There has been a lot of controversy lately about a procedure to extract oil and natural gas. This procedure is called “Hydraulic Fracturing,” or “Fracking,” and it involves pumping water, sand, and sometimes other chemicals into the soil to improve the yield of these fossil fuels. On March 14, the Los Angeles Times presented a scary picture of fracking and its potential impact on water quality. See Michael J. Mishak’s front page article here:
A few days later, buried on page 16, the Times published another fracking article. See Neela Banerjee’s article here:
In the latter article, it was reported that the USEPA “confirmed earlier findings that Dimrock drinking water meets all regulatory standards.” And this EPA is not considered by anyone to be cavalier about water quality or especially friendly to oil companies! So if they say it’s safe, it’s really safe.
Two thoughts come to mind regarding this issue. First, oil and gas deposits are generally far below the reach of drinking water wells. How far? These articles describe pumping the fracking materials to depths of 10,000 feet below ground. An exceptionally deep water well would not get within a mile of this. Could the fracking materials make their way into the water wells?
The highest single lift of water in the world is still, I believe, accomplished by the Edmonston Pump Station on the California Aqueduct. How high does it lift water? Less than one-half mile. From a hydraulic basis, it seems quite unlikely that fracking materials could migrate up so very far to contaminate drinking water wells.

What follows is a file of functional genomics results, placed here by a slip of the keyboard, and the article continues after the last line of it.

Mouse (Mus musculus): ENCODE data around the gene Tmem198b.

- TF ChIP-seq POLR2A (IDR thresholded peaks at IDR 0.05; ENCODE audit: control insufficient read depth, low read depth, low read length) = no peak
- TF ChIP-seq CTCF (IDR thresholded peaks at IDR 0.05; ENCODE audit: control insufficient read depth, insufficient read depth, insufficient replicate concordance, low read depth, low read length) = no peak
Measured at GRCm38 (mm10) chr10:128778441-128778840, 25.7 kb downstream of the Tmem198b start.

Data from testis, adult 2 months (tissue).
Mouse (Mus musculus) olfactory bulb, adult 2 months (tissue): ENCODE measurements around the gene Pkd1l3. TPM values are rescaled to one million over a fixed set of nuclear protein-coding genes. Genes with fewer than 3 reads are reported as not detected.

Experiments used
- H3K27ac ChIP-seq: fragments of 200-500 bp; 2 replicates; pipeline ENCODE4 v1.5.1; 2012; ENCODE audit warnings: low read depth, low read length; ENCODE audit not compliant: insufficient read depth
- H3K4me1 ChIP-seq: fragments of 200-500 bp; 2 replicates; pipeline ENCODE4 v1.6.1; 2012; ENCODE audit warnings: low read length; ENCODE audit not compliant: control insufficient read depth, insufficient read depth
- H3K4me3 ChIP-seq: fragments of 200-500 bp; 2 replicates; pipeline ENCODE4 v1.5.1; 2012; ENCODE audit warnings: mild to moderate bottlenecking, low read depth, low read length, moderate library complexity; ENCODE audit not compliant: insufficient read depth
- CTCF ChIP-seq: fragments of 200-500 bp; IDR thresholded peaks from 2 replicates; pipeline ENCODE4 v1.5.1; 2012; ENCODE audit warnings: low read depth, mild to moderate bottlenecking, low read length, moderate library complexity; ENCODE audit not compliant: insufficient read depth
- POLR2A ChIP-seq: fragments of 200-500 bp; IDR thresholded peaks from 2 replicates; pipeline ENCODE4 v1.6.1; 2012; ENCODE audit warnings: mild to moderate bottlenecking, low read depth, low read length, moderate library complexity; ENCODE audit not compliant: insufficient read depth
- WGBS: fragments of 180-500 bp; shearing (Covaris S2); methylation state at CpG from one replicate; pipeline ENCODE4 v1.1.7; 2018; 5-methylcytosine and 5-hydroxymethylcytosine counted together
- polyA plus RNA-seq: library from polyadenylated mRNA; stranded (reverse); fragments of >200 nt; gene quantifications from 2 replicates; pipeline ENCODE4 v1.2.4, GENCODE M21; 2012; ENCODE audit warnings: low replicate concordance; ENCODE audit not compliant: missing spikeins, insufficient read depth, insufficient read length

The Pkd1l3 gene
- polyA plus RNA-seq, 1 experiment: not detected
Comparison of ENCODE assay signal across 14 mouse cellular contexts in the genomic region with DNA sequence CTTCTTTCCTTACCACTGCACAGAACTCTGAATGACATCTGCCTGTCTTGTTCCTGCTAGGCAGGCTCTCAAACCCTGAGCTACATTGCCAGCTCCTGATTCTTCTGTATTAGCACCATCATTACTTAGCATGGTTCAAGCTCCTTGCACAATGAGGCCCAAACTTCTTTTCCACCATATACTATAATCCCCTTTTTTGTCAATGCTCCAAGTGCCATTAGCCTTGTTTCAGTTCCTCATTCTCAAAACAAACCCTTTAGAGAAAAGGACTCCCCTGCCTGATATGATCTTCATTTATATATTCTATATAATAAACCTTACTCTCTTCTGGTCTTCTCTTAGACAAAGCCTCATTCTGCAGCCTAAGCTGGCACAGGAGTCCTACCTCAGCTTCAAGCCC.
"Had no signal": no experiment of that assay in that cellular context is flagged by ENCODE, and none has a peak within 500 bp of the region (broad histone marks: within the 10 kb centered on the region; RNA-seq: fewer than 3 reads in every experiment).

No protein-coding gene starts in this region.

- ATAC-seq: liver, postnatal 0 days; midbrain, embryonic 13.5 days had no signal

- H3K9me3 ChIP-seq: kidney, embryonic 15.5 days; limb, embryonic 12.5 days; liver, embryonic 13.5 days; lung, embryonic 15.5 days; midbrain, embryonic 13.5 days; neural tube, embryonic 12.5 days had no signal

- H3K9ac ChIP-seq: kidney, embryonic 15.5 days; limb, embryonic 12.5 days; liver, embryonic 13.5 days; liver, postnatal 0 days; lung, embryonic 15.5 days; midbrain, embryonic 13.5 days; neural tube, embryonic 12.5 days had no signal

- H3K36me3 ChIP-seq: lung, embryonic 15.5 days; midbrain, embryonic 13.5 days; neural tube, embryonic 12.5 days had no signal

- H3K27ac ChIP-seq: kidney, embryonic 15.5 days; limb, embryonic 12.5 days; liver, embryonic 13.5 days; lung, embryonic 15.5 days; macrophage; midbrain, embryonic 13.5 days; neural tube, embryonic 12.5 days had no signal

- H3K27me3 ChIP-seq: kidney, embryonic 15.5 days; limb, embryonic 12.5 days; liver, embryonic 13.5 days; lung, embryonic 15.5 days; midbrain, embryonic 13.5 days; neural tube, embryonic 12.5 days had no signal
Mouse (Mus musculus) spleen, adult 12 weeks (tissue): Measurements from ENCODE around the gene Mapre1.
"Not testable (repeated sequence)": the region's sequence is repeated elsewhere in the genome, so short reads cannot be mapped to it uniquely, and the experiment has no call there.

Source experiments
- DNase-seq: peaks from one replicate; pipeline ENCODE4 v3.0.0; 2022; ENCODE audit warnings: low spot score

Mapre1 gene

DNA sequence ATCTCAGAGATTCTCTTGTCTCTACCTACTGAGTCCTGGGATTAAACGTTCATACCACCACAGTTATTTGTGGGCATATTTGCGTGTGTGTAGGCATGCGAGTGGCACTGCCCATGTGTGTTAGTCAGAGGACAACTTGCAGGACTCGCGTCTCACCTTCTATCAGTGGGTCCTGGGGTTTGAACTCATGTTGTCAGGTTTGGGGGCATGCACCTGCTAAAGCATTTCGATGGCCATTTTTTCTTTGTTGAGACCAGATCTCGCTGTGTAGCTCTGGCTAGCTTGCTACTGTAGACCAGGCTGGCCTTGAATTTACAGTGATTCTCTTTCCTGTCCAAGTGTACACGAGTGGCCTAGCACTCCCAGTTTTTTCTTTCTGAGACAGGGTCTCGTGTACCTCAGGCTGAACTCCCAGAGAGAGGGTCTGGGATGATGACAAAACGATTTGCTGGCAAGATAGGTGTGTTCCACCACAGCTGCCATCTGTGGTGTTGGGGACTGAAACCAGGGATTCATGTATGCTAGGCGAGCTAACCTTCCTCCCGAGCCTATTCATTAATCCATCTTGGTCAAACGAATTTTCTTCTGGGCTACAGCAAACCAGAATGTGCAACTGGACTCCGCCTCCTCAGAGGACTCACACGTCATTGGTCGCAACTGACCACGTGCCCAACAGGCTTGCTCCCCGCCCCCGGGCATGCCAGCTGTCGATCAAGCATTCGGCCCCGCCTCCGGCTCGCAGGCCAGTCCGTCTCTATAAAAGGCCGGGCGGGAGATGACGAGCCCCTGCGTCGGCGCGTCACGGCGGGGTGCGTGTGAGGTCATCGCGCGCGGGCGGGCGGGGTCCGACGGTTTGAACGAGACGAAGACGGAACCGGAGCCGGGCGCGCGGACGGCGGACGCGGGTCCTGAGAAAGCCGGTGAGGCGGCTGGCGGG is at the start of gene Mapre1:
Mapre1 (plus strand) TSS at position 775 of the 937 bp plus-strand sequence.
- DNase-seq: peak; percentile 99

However, we don’t know everything, and unexplained things occur all the time. Often, we find out after we’ve done something that we should have been more careful. According to the former article, “Assemblyman Bob Wieckowski (D-Fremont) introduced a bill that would require oil companies to disclose where they employ the process, what chemicals they use and how much water they pump.” That seems like a reasonable, prudent approach to me. Water companies could then monitor their water supplies for all of the fracking chemicals and get an early warning of any potential contamination. The oil companies would then need to pay the water providers for any costs incurred to remove the fracking chemicals from the water supply.
With the quest for energy being the most dominant geopolitical force in our world today and for the foreseeable future, it makes good sense to me to explore every conceivable technology to harvest the Earth’s energy resources. In what I see as extremely unfortunate, Assemblyman Wieckowski’s bill was stalled in committee, apparently through lobbying efforts by oil companies.